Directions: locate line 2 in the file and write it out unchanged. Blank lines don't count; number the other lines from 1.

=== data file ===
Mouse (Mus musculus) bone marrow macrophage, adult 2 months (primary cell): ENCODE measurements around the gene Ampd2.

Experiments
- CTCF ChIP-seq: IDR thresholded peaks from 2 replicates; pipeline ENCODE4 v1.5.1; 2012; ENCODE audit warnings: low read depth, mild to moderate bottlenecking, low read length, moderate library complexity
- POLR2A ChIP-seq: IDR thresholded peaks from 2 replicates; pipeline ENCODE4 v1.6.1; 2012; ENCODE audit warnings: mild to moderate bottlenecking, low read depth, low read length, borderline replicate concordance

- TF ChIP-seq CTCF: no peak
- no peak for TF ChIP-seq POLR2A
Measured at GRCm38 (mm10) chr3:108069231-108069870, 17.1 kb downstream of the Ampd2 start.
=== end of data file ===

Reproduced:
Experiments